I’m excited and apprehensive about Portland Mayor Sam Adam’s proposals to get the city involved in funding more software startups in Portland.

Excited because I love Portland, and feel limited that there are very few tech companies taking on big problems, and this means there are few seasoned executives and engineers, here in Portland, who have done big things and want to do something that changes the world. I don’t think Portland has great funding for startups, and more funding could create and bring these types of people here.

Apprehensive because I think this is a challenging vision to bring together. It will require contributions from not just people seeking funding, but from mentors, investors and the city at large, a much larger community to speak to than when you just have investors and entrepreneurs.

One of the things I see consistently in the companies I work with is that investors always want to see “progress” before making an investment. It feels like they want to step in after all the risk has been taken. It feels like they want to step in only after you have leveraged your house to build something and are therefore so committed you would do anything to move your startup forward. I read about people who have gone this route and wonder if this is the right way to do it, or simply the way that an investor would like you to do it. There is good reason to try to find a way to lock people in, because there is always another good idea to chase.

Nothing brilliant here, but I don’t particularly like going about it this way. I’ve done it already with my last company and it is not fun.. I could not have been in a regular relationship, nor had kids, and this kind of lifestyle interfered with a bunch of things which are important to me, like exercising, volunteer work. Risking everything seems like an excessive request. And, I know a ton of smart people with families who simply will not take on working for a startup because of that risk. It feels like startups almost have a requirement that you verge on some kind of personal financial implosion in order to prove that you are committed. Or, that you are so young (and without ties) so that financial risk does not matter at that point in your life. Paul Graham says “I wouldn’t advise anyone with a family to start a startup.” This frankly pissed me off.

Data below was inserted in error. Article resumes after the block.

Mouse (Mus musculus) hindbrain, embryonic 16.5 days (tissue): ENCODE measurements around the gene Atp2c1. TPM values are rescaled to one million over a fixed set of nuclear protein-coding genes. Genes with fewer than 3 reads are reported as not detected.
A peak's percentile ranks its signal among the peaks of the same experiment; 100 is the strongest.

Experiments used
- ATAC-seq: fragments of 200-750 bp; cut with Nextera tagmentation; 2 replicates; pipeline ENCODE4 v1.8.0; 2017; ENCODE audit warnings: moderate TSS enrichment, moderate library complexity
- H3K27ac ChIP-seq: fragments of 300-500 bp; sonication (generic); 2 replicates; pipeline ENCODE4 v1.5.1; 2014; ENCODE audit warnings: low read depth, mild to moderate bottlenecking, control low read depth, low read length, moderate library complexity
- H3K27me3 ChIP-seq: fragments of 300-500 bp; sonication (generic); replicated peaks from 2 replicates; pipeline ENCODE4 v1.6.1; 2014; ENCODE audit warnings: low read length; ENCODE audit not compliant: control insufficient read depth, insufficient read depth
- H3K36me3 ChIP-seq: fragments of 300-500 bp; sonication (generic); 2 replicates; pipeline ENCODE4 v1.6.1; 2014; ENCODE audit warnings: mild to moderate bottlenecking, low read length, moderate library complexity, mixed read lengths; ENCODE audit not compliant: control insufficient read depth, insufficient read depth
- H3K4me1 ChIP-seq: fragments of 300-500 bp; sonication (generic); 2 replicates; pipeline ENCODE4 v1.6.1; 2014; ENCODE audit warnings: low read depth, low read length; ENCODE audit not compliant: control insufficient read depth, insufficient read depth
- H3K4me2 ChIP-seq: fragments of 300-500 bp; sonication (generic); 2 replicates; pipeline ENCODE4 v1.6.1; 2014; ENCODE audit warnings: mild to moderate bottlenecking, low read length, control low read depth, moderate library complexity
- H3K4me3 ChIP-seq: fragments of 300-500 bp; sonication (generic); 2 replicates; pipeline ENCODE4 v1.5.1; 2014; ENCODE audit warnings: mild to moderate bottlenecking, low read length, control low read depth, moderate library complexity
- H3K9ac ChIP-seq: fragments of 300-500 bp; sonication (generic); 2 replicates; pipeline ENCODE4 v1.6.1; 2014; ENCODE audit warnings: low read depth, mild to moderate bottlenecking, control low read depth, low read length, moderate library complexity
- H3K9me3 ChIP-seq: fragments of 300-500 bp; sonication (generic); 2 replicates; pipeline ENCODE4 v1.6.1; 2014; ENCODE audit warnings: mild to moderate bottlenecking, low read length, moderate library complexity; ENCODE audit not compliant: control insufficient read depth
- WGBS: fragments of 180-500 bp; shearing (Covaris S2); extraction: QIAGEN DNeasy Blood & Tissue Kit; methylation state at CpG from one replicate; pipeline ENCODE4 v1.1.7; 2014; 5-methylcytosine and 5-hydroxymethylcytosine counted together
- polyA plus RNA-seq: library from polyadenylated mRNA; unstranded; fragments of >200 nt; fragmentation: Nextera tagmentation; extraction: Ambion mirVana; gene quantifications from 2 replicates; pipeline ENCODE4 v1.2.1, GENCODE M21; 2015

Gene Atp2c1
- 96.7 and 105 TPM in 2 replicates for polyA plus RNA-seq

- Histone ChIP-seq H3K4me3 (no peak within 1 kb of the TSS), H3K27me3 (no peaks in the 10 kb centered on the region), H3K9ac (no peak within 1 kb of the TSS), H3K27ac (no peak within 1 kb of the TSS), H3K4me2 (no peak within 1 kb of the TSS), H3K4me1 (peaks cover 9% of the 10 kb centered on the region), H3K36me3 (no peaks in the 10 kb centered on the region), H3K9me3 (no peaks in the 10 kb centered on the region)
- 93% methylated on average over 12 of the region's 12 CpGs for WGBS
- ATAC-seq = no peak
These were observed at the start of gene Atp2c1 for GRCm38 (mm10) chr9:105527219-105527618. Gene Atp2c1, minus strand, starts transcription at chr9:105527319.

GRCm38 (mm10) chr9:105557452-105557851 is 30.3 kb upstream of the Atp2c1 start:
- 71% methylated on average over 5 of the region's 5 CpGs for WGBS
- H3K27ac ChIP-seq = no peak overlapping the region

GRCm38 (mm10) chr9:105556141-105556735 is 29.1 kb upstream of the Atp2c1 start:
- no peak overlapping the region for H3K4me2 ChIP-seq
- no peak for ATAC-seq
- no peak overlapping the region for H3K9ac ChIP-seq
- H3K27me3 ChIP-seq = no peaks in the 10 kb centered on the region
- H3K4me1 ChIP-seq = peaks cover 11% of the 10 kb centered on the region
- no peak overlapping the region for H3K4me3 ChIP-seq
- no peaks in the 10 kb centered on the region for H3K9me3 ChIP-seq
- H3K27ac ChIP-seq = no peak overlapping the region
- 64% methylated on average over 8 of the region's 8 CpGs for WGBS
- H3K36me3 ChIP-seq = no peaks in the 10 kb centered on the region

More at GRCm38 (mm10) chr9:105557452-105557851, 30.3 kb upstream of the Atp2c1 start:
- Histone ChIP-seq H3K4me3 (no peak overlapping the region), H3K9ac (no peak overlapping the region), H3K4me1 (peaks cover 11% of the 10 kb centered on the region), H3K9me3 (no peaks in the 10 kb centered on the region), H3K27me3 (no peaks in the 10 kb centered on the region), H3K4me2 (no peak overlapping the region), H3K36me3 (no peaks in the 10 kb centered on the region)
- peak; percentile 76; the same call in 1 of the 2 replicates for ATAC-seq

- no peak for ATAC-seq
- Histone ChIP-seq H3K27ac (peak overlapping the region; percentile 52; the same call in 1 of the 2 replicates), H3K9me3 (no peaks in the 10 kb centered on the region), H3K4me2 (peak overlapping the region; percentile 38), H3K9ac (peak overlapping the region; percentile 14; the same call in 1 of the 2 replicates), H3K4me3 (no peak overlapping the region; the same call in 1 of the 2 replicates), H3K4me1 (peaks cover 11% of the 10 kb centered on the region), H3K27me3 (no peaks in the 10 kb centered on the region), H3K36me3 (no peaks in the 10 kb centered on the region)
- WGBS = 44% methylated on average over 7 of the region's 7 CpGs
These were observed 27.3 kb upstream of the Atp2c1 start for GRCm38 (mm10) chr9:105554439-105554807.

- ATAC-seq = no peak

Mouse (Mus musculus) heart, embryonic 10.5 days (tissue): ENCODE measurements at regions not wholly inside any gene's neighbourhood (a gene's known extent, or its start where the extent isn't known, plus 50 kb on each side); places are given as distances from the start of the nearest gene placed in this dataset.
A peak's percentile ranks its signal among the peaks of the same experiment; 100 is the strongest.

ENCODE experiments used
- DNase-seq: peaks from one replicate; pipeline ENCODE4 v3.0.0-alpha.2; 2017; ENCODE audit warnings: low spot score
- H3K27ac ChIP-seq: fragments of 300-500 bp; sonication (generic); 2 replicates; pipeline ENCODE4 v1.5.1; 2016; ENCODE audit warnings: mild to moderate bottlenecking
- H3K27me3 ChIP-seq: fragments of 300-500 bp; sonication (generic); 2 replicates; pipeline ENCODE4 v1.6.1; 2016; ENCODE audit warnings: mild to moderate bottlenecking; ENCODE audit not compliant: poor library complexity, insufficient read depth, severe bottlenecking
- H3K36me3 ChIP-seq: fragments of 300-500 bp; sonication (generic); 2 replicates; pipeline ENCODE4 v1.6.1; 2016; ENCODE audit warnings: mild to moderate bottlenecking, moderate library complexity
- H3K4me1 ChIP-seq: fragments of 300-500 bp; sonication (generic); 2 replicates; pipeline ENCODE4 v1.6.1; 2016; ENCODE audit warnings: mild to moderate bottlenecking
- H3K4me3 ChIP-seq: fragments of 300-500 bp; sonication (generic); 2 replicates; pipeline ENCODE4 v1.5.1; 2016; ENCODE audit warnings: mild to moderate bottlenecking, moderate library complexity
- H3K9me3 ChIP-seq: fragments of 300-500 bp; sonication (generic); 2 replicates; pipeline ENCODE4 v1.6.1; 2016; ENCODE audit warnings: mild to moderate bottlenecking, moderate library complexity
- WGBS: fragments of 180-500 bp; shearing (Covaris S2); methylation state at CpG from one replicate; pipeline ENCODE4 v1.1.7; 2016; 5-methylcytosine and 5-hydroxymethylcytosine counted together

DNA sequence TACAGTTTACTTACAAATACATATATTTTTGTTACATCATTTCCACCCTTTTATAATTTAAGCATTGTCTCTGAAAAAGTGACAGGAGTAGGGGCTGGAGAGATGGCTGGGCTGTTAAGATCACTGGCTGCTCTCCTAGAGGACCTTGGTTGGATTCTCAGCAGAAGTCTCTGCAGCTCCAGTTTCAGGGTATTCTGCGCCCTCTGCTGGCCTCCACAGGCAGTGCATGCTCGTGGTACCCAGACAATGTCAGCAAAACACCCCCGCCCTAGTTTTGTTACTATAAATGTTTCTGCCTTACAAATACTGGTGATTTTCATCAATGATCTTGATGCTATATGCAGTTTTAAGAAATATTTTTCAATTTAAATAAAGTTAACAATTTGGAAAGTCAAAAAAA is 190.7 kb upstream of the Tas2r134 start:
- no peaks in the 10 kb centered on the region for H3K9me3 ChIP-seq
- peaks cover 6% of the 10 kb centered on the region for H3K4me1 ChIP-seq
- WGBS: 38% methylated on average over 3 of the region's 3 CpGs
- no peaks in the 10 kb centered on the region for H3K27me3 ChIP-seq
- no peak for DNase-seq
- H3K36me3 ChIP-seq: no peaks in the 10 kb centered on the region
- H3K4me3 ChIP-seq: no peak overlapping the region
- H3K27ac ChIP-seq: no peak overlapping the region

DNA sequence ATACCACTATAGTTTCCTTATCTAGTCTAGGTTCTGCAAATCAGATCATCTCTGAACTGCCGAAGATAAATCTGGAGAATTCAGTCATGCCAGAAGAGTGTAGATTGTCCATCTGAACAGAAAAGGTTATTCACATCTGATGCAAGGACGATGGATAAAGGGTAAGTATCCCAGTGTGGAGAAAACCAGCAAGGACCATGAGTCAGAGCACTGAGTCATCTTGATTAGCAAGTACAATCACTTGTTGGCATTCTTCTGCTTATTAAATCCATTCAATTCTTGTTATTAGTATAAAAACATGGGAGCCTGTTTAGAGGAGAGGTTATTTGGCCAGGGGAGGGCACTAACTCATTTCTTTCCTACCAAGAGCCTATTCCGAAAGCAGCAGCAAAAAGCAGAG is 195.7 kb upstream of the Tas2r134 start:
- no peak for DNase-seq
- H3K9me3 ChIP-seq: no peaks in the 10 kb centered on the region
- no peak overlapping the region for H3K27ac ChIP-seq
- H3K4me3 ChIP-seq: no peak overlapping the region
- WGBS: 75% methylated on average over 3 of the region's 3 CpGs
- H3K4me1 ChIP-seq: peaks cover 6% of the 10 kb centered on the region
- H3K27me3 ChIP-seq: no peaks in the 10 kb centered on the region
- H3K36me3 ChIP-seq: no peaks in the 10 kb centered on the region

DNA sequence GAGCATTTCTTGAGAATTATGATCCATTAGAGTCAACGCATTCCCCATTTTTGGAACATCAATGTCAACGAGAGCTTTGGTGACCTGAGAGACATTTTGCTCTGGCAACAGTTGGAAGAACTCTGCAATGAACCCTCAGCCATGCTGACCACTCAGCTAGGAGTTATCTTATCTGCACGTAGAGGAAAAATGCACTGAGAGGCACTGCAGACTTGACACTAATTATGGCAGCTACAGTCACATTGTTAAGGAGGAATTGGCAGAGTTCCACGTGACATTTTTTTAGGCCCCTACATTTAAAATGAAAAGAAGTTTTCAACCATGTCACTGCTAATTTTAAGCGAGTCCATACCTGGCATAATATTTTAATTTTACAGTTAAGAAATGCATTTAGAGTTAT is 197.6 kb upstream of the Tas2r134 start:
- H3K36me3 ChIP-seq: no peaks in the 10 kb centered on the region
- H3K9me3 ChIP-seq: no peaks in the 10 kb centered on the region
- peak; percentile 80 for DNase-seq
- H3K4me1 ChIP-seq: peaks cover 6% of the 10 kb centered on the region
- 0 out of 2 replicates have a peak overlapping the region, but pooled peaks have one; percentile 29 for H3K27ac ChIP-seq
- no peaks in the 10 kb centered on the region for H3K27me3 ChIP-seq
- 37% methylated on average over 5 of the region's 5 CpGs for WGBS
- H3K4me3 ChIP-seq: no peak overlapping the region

Given the context Sam Adam’s is proposing, could there be another way? If public money were used for the purpose of investing, could we find another way to invest? One possible opportunity is that a startup could have a different set of goals.

If a regular startup, funded through traditional VCs, does not succeed, the IP assets of that company will typically be lost in bureacracy, never to see the light of day. The investors will have certain plans, the founders will have certain plans, and I assert that everyone will be too angry and upset at the reality of the failure to make rational decisions and compromises.

If a startup were funded through a city government fund, perhaps those assets could be released to the public good after a certain time if other goals are not met. For example, if financial goals of the company were not met by a certain date, the city could elect to open source the assets of the company. If the city chose only startups which fulfilled on a mission which aligned with the goals of the city (say sustainability, or local commerce) then perhaps you could create a situation where everyone wins regardless of the success of the startup.

If the startup hits its financial goals and returns a profit, the city has gained a return on its investment. If the startup fails, the city has developed something in alignment with its goals which can live on, and has people living locally which probably will continue to see it through in a different form. In either case, the investment has garnered tangible and measurable results.

I say this creates a different type of investor, with different motivations. There would not be the same system where investors have to lock people in to force performance, and this would remove the threat of personal bankruptcy or simply a long period of financial insolvency. It would bring quality people back to the startup world, people with families and children in the local area, people committed to making the city better.

I’d love to work in a company like that, in a city like that. Portland could be that city.